Greetings! Hope you’re doing okay in these uncertain times. Recently, I was asked by a friend why people are watching a lot of kdrama these days and I found myself groping for a good answer. I couldn’t really gush with goggly eyes as I would before a fellow kdrama enthusiast.
There’s the matter of availability and good looking actors, but that didn’t really feel to be at the heart of it. I also felt angry at myself for feeling apologetic about my drama choices (the person’s what you’d call a “serious” type and I didn’t want to be an object of his condescension).
Does this mean I subconsciously subscribe to the notion of kdramas somehow not being up to the mark? I have been agonising about this for a while now. I want to be able to watch what I like without feeling guilty or hesitant to acknowledge my love for it to the world.
And I could think of nobody better than you to provide a thoughtful answer to my predicament. The next time I come across this question, I’d like to bank on your eloquence and insights, please!
What a surreal year 2020 has turned out to be, amiright?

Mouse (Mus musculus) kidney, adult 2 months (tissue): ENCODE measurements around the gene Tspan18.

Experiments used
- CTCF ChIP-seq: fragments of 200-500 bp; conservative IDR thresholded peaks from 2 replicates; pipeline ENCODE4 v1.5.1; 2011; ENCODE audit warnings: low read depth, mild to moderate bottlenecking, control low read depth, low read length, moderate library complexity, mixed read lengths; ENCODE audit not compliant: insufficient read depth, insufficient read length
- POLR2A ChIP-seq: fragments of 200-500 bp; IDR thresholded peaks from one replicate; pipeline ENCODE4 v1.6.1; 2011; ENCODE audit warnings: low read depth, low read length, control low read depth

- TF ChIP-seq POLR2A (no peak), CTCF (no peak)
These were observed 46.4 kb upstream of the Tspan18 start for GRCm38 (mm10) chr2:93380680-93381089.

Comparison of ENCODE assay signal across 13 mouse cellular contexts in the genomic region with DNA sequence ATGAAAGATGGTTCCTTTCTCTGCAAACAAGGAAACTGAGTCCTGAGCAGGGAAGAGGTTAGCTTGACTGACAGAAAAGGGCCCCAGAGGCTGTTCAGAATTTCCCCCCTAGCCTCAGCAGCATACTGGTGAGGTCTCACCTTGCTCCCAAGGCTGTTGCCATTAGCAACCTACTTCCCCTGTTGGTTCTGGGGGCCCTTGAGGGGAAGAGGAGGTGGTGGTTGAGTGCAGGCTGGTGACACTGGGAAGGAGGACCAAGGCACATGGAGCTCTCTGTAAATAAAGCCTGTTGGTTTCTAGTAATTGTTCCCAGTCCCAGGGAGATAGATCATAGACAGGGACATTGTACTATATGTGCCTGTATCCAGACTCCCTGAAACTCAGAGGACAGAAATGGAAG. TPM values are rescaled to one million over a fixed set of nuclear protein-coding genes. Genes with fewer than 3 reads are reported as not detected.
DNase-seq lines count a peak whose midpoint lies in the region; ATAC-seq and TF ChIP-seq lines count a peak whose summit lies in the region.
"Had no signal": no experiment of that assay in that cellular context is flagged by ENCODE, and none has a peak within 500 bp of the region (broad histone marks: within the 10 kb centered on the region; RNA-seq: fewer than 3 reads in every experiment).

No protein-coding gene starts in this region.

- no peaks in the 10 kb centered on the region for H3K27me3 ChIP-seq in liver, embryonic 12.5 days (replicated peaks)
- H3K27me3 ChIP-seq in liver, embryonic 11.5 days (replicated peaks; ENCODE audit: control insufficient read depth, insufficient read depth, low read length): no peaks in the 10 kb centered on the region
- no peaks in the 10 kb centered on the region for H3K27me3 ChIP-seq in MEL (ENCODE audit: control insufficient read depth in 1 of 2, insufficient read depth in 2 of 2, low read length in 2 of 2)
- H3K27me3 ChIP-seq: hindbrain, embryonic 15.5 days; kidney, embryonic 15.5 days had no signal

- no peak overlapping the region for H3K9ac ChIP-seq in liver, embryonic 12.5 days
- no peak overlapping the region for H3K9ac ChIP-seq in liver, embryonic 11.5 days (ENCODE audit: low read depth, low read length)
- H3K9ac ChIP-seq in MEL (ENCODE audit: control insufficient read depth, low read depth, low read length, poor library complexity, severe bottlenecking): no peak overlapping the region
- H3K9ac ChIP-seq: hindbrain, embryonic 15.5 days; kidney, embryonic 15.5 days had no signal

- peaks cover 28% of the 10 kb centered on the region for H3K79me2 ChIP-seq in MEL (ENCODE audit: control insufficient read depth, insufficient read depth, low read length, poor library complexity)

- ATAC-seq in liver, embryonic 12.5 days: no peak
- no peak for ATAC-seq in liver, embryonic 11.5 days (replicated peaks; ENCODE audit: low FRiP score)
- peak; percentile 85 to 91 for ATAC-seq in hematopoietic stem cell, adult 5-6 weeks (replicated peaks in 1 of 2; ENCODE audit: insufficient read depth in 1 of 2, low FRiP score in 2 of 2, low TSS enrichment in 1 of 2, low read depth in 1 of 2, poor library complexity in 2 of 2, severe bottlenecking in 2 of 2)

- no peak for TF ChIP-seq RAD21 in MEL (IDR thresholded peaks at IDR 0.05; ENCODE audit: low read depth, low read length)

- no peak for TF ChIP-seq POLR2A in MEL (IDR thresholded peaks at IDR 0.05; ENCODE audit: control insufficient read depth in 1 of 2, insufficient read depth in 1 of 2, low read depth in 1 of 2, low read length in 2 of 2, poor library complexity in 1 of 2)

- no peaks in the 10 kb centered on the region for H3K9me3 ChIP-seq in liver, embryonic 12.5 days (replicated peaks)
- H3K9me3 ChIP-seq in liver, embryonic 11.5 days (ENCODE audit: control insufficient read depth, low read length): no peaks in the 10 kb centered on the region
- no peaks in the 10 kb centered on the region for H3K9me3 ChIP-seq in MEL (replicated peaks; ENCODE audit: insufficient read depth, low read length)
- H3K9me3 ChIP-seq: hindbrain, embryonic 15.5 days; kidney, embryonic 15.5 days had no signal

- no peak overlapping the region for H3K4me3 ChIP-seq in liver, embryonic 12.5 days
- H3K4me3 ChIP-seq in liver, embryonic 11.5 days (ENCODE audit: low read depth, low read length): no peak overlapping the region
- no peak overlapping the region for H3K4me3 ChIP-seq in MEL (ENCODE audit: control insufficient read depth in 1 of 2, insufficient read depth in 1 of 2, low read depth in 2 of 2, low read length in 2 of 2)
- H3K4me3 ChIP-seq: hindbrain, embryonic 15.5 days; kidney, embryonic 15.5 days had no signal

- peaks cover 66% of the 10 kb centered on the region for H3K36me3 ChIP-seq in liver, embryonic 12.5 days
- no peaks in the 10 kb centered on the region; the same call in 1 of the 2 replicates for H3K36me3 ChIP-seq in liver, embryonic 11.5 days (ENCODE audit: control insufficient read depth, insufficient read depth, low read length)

It’s been the year of surprises and curveballs, and I think it’s safe to say that none of us has been unaffected by the events of 2020.
As a small silver lining, with lockdowns taking place around the world, and Netflix promoting Asian dramas with unflagging enthusiasm, we’ve welcomed many new drama fans into our midst.
And, our dramas have not let us down. I mean, yes, there’ve been duds, but that’s true every year anyway, yes? 😉 I’m just happy that Dramaland has found a way to continue production while ensuring the safety of cast and crew, coz I know I’m not alone when I say that dramas have helped make 2020 better.
Now, let’s take stock of my drama year in 2020, before 2021 comes upon us!
Fresh, different and quirky, Into The Ring is much more than its premise might suggest.
Rather than a pedestrian look at politics at the municipal level, it’s more of an underdog story with a dash of superhero flair, and a good dollop of awkward, adorkable romance.
Nana and Park Sung Hoon are great in this, particularly together, and they were the bright spots that I consistently looked forward to, during my watch.
I do have some quibbles with Show’s general handling, but this is, overall, a solid watch that rocks its own brand of weirdness and kookiness, and is, in the end, a pretty unique breath of fresh air, in Dramaland.